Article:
My long-form scholarship has focused mostly on cultural geography, addressing questions at the nexus of politics, identity, and society.

India Fulbright Report from the Tata Institute of Social Sciences

Caste in the City: The Dynamics of Class-Caste Mobility in Mumbai [PDF] (07/15/08)

Advised by Professor Ramaiah Avatthi of the Centre for Study of Social Exclusion and Inclusive Policies

This 254-page study formulated a comprehensive explanation of contemporary Mumbai’s relationship with caste as a dynamic characteristic of individual identity and of membership in broader social groupings. In the commercial, financial, and entertainment capital of India, has caste become more or less of a significant factor in determining housing arrangements, employment, and marriage partners? Do its manifestations in caste-based socioeconomic class stratification, party politics, reservation, and endogamy ensure that caste will endure for centuries to come? To what extent can individuals and caste groups extricate themselves from their position on the caste hierarchy? Do individuals from lower castes have the opportunity to succeed in Bombay?

The challenge of analyzing the flux of whole castes over time is multidimensional due to sheer complexity, incessant social controversy, and conflation of political ideals with concrete reality. Caste groupings are said to move up on the class hierarchy merely when a small number of caste members have achieved significant occupational and educational progress — decent government jobs and university degrees — or when ideology becomes so powerful that a whole group psychologically lifts itself out of the abyss of untouchability. However, caste traditions die hard, and Indian culture contains incomprehensible paradoxes between seemingly outdated customs and dazzlingly modern innovations.

Purple Cartogram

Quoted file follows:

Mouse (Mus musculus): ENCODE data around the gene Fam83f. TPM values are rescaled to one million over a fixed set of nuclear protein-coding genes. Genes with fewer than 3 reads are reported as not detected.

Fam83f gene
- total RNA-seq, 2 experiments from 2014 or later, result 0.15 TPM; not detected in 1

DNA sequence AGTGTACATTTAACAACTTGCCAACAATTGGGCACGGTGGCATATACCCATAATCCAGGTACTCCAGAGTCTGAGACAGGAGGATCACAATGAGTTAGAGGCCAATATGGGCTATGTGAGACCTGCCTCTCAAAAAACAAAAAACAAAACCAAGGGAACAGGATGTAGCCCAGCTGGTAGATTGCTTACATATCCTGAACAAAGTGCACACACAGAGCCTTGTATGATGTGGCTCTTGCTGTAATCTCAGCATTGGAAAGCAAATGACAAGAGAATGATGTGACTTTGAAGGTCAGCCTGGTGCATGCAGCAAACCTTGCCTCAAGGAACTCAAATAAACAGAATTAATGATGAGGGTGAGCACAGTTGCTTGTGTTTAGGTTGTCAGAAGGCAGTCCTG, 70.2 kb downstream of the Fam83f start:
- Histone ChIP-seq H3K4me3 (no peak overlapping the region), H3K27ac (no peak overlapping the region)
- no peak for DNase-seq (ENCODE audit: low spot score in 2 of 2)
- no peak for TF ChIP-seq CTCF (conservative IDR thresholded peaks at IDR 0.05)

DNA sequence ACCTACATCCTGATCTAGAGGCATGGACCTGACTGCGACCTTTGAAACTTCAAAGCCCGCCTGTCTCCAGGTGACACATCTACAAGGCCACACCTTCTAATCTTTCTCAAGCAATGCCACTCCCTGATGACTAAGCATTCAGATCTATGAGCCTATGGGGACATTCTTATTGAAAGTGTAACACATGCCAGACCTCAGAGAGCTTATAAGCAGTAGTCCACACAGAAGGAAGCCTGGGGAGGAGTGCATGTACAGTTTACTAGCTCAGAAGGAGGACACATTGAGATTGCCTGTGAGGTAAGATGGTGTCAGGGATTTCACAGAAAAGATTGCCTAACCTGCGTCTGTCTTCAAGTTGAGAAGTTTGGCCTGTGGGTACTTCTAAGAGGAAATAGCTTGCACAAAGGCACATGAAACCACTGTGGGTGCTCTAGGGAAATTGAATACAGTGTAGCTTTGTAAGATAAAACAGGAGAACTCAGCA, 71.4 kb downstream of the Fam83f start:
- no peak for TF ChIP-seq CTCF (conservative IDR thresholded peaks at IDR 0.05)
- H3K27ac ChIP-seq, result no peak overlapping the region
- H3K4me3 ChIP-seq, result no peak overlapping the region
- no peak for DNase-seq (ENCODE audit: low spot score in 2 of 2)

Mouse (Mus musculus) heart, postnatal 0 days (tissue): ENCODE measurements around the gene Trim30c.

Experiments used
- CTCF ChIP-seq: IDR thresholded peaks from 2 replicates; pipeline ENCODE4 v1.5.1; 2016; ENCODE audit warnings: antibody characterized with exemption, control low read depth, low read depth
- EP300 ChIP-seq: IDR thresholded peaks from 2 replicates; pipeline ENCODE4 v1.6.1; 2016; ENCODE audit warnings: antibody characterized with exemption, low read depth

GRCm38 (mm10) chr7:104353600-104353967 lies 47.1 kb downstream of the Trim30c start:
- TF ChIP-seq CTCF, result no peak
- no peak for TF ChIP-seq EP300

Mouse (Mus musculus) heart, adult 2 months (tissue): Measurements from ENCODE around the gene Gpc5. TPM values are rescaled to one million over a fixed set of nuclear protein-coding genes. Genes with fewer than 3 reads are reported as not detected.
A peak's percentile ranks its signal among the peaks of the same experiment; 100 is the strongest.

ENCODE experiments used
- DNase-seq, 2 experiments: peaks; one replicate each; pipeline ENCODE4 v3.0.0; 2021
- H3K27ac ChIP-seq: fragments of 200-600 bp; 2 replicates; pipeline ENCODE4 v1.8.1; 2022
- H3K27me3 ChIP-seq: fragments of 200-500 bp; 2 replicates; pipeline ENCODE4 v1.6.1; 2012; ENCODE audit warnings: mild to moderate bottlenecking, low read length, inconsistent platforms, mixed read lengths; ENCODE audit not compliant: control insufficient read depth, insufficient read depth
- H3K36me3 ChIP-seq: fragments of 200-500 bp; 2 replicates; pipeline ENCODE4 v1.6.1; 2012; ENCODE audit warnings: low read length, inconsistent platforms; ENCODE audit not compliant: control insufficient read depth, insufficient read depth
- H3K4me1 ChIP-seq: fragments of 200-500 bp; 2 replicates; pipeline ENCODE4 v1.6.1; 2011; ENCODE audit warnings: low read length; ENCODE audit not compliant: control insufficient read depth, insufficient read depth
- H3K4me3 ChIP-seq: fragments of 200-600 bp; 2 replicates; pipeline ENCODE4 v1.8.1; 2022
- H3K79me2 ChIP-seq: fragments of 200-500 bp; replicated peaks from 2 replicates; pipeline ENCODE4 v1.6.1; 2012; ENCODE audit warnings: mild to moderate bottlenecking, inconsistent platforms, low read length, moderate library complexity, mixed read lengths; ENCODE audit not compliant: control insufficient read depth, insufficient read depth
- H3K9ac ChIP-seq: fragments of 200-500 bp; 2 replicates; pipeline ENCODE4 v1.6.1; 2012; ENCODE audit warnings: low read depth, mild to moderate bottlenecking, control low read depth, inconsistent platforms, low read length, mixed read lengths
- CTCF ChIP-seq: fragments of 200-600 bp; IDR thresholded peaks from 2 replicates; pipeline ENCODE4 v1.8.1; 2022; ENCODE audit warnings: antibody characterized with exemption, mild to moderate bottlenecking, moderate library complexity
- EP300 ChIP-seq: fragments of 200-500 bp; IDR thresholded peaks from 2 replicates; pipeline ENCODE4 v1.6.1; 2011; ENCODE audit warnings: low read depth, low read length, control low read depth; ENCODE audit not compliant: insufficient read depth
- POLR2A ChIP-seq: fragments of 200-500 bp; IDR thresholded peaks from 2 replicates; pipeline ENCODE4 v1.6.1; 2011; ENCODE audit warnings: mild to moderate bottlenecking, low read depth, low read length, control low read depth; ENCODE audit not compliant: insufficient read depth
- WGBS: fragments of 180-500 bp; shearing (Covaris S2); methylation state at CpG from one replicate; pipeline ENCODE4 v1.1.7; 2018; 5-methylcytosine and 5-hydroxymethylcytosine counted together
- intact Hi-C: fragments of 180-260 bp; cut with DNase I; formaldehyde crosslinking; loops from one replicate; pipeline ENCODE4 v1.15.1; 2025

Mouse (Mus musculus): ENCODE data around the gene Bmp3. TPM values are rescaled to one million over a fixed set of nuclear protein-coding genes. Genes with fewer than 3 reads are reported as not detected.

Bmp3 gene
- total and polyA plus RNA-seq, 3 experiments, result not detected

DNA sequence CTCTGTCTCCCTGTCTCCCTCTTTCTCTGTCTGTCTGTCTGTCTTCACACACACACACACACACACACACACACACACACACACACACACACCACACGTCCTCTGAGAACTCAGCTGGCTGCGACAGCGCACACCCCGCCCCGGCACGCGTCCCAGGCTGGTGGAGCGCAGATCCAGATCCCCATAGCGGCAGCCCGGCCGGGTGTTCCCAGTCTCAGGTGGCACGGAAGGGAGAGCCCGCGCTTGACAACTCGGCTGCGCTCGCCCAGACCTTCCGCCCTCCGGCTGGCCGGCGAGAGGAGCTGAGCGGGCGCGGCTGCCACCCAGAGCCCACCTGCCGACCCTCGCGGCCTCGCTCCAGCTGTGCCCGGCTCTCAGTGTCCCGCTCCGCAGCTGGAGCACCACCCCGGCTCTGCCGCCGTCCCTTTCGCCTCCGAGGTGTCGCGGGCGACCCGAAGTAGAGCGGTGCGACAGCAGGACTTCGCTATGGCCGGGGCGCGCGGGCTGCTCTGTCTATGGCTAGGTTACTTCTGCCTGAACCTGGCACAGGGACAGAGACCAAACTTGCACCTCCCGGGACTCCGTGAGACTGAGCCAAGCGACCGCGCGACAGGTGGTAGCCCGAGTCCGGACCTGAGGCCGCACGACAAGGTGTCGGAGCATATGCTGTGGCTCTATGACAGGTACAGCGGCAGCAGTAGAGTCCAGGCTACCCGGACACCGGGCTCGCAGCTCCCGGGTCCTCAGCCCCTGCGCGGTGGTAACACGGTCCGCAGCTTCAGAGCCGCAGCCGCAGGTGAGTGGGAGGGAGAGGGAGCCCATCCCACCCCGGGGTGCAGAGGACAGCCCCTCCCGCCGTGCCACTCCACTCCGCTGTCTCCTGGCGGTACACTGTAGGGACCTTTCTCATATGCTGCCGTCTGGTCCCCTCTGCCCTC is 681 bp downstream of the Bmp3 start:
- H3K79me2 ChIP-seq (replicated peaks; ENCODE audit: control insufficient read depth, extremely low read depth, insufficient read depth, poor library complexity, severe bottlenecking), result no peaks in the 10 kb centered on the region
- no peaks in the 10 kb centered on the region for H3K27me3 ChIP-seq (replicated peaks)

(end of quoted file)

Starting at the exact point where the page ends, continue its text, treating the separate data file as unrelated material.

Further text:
University of Pennsylvania Honors Senior Thesis for the PPE Program

Feeling Blue and Bleeding Red: The American Ideological Cleavage [PDF] (05/01/05)

Advised by Professor Rogers Smith of the Political Science Department

The complexities of geopolitical and cultural divisions within the United States can be analyzed within the framework of electoral distributions and foreign policy. The culture war reflects regressive tendencies within the heartland, including the burning desire to rollback sociopolitical progress and withdraw from the liberal international community. This paper dichotomized the red state-blue state divide and explained how the cleavage is expressed. Second, it articulated the ideological framework of the conservative backlash and its focus on cultural values rather than material concerns.

In electoral terms, the ideological divide within America reflects economic differences that are often a function of geography and race. While the blue Northeastern and Western regions of the country embrace more rapid social and political change, the red core tends to fear evaporation of the mythical past. This reflects the lack of population pressures and a divergent outlook vis-à-vis nature and the social order. Not only is this perspective expressed at home, but it is also promoted at the farthest reaches of the American empire.

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